Riotous storms of thrashing color formed into woodland scenes are the hallmark of Brooklyn-based artist Deborah Brown’s paintings… These arcadian settings are not gently rendered, however. Brown’s palette-knife facture is anxious and harsh, rife with thick daubs and slashes. Such frenetic energy is more akin to the tumult of city life. These works suggest a peaceful emancipation, something for which many enervated New Yorkers secretly ache, but perhaps cannot voice it for fear of being perceived as lacking resolve, or worse, betraying treasonous disloyalty to the city’s often suffocating embrace.
'“I consider myself to be a feminist. Unlike many artists in my young circle in Bushwick, I am old enough to remember the ‘70s when the women’s movement was just gaining strength, creating community and dismantling the status quo. I have been in the New York art world since the early ‘80s, but things really began to look up for me professionally when I saw myself as an agent of change in my own community in Brooklyn, making opportunities for artists in general and for women artists in particular. The feminist movement has inspired me to take an activist position in my own community to program what I want to see in my artist-run gallery space, Storefront Ten Eyck, outside the commercial art world of Manhattan. This engagement with others has helped me to grow as an artist and as a person, and it’s had the added bonus of raising my profile professionally. I now see myself connected to a broader agenda. Feminism — with its foundation of egalitarianism, non-hierarchical structure, and transparent dialogue — has been, in part, my inspiration. Working together on an equal basis floats all boats, and there is no greater proof of that than the artist-run scene in Bushwick.” -Deborah Brown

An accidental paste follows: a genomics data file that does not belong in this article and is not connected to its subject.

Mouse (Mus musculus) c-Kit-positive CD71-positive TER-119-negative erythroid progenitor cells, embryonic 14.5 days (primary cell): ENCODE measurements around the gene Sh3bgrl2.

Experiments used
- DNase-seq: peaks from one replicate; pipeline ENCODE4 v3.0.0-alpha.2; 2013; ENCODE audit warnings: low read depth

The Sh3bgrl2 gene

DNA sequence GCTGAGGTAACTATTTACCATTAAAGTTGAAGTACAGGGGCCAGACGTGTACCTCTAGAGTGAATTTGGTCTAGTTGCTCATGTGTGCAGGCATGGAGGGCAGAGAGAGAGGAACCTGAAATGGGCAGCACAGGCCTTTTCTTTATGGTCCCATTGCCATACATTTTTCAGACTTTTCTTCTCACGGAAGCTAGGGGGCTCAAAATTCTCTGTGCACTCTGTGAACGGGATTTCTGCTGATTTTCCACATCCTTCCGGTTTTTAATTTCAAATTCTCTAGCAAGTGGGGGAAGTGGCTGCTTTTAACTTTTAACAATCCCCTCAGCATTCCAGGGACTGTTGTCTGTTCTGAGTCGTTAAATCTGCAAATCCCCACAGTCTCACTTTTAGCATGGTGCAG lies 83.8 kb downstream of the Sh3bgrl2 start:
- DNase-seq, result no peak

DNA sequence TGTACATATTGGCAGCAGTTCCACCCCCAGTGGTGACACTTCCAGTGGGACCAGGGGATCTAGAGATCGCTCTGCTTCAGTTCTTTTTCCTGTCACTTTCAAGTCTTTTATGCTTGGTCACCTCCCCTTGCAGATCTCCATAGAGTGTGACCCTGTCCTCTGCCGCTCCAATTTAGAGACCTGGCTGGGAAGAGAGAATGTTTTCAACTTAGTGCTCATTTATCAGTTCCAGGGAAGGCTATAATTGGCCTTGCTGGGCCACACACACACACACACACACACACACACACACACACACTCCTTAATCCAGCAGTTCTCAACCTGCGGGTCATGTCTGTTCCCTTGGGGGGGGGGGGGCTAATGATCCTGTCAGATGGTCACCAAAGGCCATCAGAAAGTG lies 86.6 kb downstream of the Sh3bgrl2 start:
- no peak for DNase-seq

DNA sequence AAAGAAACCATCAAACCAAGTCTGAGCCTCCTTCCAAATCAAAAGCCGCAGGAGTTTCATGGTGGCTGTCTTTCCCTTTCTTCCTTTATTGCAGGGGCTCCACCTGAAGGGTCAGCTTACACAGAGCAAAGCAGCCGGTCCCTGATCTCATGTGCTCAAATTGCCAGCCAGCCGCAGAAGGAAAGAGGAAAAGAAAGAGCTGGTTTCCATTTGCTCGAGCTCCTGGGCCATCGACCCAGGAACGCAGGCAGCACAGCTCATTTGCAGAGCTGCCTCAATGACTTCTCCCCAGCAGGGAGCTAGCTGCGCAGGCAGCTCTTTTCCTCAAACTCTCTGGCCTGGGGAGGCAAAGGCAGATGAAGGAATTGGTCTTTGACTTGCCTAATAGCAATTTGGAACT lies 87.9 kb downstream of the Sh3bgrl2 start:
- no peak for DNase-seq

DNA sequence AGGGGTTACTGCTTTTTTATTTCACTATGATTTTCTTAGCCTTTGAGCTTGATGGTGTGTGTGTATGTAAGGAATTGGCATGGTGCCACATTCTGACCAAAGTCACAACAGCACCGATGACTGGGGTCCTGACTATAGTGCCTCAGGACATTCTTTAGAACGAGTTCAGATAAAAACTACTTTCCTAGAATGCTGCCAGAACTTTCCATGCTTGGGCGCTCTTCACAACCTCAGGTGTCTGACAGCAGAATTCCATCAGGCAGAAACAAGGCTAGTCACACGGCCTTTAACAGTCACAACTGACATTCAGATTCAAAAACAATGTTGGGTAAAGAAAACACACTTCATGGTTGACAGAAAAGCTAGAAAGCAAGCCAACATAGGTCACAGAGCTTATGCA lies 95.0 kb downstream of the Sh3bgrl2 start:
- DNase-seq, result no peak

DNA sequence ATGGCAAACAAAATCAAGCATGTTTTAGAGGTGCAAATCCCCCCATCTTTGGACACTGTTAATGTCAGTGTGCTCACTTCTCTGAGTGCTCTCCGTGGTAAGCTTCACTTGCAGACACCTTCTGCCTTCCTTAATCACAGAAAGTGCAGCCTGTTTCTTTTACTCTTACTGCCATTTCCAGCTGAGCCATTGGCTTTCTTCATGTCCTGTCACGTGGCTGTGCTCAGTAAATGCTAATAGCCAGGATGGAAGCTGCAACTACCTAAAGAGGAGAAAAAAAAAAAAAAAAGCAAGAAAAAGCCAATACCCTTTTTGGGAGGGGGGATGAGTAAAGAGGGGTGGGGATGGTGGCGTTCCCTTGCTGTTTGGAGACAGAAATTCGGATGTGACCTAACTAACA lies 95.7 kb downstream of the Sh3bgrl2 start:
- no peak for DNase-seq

Deborah Brown’s name has become synonymous with the Brooklyn art scene, thanks to her work at the helm of the gallery Storefront Ten Eyck.
Deborah Brown (b. 1955, Pasadena, CA) lives in New York and works in Bushwick, Brooklyn. Brown was the founder of Storefront, one of the first artist-run galleries in Bushwick. Brown earned a BA from Yale University and an MFA from Indiana University. She has served as a visiting artist and lecturer at Penn State University, Hunter College, Pace University, Columbia University, Maryland Institute College of Art, and Art Omi.
Recent exhibition venues include Burning in Water, New York; The Lodge, Los Angeles; Freight + Volume, New York; Underdonk, Brooklyn; Spoonbill Studio, Brooklyn; Castor Gallery, New York; GEARY Contemporary, New York; Lesley Heller Gallery, New York; Mike Weiss Gallery, New York; BravinLee programs, New York; Galleri Christoffer Egelund, Copenhagen; and Angell Gallery, Toronto.
Brown’s work is held in numerous museum and corporate collections and has been written about in The New York Times, The New Yorker, Artforum, Art in America, The Wall Street Journal, ARTnews, Artnet News, Madame Figaro, Hyperallergic and ART-Das Kuntsmagazin.